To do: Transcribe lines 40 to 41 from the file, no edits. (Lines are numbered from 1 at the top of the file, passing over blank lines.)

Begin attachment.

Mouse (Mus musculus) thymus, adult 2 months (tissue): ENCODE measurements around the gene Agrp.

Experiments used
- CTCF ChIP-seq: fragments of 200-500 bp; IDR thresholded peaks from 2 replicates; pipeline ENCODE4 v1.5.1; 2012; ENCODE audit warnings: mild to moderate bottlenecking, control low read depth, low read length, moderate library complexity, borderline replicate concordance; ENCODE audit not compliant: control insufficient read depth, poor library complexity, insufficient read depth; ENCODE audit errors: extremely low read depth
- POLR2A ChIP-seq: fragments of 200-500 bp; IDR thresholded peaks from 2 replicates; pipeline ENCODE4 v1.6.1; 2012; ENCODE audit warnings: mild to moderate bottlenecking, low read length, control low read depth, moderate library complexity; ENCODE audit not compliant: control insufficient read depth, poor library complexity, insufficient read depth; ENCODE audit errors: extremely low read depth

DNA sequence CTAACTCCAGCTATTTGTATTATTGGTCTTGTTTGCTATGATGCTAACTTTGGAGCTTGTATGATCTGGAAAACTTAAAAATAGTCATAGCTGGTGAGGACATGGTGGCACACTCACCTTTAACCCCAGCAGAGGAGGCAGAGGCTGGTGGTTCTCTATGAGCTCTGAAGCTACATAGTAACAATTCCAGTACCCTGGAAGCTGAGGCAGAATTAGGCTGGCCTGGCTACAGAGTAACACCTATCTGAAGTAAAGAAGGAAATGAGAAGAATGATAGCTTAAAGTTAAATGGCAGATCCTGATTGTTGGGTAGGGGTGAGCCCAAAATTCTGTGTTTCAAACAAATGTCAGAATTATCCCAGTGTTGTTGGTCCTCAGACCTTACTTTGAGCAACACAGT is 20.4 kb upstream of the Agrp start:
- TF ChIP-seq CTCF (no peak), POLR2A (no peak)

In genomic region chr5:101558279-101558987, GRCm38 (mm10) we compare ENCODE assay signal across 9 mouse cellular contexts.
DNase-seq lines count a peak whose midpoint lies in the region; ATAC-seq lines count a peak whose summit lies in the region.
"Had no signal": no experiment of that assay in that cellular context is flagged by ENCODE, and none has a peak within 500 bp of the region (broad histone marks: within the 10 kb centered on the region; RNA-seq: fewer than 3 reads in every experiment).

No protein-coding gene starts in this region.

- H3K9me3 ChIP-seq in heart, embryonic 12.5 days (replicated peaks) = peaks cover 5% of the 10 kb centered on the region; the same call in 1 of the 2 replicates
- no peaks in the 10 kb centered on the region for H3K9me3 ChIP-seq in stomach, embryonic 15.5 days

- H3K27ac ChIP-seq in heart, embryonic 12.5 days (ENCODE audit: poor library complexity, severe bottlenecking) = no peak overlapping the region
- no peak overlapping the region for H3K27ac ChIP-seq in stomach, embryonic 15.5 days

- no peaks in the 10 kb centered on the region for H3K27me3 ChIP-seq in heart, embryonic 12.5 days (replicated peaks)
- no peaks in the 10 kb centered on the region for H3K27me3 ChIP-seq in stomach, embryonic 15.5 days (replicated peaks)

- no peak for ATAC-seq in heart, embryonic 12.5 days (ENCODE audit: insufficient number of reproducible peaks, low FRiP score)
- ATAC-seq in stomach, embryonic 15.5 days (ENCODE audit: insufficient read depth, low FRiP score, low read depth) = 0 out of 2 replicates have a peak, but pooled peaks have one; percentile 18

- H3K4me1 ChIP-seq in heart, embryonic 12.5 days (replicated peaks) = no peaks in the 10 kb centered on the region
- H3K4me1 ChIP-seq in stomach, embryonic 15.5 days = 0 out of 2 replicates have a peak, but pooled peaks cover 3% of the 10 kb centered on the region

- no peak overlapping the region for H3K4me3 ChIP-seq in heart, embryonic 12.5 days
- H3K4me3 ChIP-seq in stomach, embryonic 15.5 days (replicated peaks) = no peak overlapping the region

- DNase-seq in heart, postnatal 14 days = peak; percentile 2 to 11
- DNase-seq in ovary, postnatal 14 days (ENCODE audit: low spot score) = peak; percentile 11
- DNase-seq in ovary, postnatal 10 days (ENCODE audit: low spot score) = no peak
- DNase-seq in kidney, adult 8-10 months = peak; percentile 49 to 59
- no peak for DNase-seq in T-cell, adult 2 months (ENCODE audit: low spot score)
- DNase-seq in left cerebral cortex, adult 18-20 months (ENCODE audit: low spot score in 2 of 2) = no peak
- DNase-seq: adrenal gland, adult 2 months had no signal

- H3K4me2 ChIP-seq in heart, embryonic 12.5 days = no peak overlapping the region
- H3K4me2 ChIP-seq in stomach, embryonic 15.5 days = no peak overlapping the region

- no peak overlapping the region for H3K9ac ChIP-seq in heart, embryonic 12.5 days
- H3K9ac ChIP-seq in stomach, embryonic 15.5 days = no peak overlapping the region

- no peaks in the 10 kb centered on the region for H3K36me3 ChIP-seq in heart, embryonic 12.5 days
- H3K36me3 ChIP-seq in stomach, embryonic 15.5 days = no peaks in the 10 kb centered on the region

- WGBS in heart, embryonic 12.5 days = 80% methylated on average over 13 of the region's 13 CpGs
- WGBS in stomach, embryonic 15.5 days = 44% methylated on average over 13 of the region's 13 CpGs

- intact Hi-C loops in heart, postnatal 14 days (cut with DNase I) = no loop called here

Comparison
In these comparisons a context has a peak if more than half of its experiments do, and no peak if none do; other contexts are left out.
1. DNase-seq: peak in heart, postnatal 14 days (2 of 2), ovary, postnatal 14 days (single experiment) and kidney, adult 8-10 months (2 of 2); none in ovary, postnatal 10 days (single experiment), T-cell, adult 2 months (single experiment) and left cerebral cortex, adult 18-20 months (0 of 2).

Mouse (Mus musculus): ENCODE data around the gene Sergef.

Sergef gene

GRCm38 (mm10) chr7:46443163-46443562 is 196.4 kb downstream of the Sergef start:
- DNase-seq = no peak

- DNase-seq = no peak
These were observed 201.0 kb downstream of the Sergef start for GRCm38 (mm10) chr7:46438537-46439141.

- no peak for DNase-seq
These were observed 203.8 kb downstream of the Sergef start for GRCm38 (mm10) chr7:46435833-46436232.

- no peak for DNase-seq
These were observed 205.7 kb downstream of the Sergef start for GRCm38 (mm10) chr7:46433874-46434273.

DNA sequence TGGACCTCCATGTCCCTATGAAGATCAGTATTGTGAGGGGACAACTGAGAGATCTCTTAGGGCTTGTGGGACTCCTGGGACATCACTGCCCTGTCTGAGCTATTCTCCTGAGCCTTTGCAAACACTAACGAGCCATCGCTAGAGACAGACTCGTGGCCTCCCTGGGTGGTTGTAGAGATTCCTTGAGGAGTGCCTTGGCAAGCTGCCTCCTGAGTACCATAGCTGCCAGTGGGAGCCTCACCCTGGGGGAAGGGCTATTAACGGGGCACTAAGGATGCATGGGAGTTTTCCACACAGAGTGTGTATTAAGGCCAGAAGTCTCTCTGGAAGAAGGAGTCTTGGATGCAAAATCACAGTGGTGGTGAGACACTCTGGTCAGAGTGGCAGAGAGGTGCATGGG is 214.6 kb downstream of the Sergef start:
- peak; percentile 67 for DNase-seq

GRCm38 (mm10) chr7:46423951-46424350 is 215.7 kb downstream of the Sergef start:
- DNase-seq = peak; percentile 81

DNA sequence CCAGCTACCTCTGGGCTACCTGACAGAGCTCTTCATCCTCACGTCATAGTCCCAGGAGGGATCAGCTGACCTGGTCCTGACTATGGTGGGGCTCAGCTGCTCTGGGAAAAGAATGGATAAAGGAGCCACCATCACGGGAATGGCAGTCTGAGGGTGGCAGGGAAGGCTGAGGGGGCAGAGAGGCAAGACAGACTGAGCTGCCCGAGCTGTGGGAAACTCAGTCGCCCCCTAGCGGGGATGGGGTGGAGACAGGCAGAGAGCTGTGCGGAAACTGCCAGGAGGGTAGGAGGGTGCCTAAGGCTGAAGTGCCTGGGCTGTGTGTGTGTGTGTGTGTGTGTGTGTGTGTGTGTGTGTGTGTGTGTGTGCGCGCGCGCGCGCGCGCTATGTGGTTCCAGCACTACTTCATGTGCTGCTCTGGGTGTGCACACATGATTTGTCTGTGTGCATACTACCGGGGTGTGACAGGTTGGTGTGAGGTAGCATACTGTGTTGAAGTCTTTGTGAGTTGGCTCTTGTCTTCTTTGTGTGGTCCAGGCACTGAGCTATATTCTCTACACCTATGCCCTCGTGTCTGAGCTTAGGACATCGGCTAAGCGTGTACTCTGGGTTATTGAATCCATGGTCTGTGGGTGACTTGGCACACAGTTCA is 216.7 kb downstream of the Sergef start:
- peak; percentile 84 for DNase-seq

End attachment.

In these comparisons a context has a peak if more than half of its experiments do, and no peak if none do; other contexts are left out.
1. DNase-seq: peak in heart, postnatal 14 days (2 of 2), ovary, postnatal 14 days (single experiment) and kidney, adult 8-10 months (2 of 2); none in ovary, postnatal 10 days (single experiment), T-cell, adult 2 months (single experiment) and left cerebral cortex, adult 18-20 months (0 of 2).